Wiradjuri dancer Neville Williams Boney realizes choreography developed by Thomas E.S. Kelly from Indigenous dance company Karul Projects. Accompanied by an unusual ensemble of saxophone, Rhodes keyboard, and electric viola da gamba, the Buxtehude assumes a gentle, surreal aspect while Williams Boney’s fluid, expressive movements explore parts of the body referenced in its seven cantatas: feet, knees, hands, side, chest, heart, and face. Singers and dancer interact sporadically, each using portable lights, attempting to illuminate what seems beyond sight.
After the third cantata, Williams’s edgy, elegiac music begins, its expressive and technical challenges well negotiated by the singers under director Antony Pitts... Hylton Mowday’s saxophones take on a more flexible jazz-like character, percussion accompanies Boochani’s harrowing description of young lives lost at sea, and the tension rises between the dancing with its Indigenous references and the Western music it accompanies. Taking a cue from Shakespeare’s Twelfth Night, a final question is posed: “What country, friends, is this?” Directed by Robert Macfarlane, Arms of Love is certainly thought-provoking – sometimes moving, sometimes quirky..." (Tony Way)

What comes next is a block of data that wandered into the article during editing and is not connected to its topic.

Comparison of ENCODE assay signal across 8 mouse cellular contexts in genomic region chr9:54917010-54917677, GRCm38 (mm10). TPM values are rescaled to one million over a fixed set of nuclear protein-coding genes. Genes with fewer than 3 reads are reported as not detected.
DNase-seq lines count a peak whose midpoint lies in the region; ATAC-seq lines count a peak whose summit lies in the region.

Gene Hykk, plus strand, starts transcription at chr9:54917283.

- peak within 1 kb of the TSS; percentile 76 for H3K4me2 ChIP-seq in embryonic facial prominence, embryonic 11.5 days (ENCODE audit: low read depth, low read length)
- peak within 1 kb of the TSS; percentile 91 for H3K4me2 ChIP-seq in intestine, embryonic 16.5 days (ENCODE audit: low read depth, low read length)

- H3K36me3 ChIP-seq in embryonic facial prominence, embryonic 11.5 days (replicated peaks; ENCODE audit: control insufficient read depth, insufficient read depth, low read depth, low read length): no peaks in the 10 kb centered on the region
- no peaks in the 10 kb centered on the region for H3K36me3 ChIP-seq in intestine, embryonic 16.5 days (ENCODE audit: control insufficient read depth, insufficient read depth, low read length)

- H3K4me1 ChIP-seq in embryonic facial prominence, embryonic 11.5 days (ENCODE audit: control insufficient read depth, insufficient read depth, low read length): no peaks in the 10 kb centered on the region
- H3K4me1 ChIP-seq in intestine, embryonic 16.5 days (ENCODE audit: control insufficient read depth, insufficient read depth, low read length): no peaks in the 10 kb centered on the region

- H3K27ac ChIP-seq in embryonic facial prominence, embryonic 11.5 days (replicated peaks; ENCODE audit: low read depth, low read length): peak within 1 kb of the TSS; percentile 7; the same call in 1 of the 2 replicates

The Song Company has embraced a more theatrical presentation of vocal music for this production, adding three instrumentalists, lighting effects, and dance to the usual small group of singers. This performance interwove Dietrich Buxtehude’s Membra Jesu nostri patientis sanctissima from the 17th century with I Pray the Sea by Australian composer Chris Williams... The performance took place on a low, two-level stage in front of a white screen in the fairly bleak main hall of the Ainslie Arts Centre.